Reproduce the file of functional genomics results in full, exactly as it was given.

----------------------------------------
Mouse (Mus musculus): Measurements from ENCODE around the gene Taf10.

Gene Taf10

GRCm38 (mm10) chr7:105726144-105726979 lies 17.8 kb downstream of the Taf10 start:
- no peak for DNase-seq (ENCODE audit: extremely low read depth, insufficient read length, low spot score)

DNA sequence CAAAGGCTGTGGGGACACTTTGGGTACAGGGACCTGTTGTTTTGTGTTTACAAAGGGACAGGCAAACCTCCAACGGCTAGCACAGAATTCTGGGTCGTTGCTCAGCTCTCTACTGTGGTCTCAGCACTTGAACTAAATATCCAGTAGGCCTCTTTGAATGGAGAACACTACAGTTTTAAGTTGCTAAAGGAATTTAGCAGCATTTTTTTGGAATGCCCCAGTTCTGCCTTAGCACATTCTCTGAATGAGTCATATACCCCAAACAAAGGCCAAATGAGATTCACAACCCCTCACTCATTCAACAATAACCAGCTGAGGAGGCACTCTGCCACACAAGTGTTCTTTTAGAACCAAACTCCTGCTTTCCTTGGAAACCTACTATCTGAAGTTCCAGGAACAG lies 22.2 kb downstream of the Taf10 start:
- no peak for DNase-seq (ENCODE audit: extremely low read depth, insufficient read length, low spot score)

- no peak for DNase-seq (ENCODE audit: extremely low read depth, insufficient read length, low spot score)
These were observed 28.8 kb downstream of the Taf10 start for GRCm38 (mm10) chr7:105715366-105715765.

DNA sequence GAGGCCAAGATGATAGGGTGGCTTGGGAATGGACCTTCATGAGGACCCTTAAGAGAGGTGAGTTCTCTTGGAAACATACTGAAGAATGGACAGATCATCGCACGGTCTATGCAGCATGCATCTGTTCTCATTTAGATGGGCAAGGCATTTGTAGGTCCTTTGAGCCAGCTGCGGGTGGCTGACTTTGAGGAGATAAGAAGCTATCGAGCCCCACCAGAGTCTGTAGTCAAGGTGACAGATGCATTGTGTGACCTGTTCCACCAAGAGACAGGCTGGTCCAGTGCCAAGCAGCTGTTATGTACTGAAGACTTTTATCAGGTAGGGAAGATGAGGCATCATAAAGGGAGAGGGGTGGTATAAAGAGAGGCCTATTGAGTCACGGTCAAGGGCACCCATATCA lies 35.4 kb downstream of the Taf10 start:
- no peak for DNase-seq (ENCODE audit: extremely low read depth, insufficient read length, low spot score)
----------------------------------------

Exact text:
Mouse (Mus musculus): Measurements from ENCODE around the gene Taf10.

Gene Taf10

GRCm38 (mm10) chr7:105726144-105726979 lies 17.8 kb downstream of the Taf10 start:
- no peak for DNase-seq (ENCODE audit: extremely low read depth, insufficient read length, low spot score)

DNA sequence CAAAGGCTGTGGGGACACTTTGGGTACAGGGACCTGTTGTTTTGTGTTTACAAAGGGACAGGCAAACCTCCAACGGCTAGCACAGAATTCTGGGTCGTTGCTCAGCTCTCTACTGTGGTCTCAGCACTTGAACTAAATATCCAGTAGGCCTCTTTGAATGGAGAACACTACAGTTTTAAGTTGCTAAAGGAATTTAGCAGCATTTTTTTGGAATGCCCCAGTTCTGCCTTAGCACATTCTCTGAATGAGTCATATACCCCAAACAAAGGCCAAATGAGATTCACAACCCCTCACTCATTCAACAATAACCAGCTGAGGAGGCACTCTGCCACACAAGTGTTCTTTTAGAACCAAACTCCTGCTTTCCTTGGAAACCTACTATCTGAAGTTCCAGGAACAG lies 22.2 kb downstream of the Taf10 start:
- no peak for DNase-seq (ENCODE audit: extremely low read depth, insufficient read length, low spot score)

- no peak for DNase-seq (ENCODE audit: extremely low read depth, insufficient read length, low spot score)
These were observed 28.8 kb downstream of the Taf10 start for GRCm38 (mm10) chr7:105715366-105715765.

DNA sequence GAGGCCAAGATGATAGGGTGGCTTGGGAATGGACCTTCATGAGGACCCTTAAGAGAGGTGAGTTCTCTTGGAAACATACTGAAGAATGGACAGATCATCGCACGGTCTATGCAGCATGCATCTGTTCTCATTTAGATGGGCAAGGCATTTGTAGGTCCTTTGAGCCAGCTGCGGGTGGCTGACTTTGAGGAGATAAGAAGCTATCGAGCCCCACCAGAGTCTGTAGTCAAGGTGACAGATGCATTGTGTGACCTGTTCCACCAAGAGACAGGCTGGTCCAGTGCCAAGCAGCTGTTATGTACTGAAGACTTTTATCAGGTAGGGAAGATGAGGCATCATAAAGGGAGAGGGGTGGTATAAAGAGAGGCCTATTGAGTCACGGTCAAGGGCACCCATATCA lies 35.4 kb downstream of the Taf10 start:
- no peak for DNase-seq (ENCODE audit: extremely low read depth, insufficient read length, low spot score)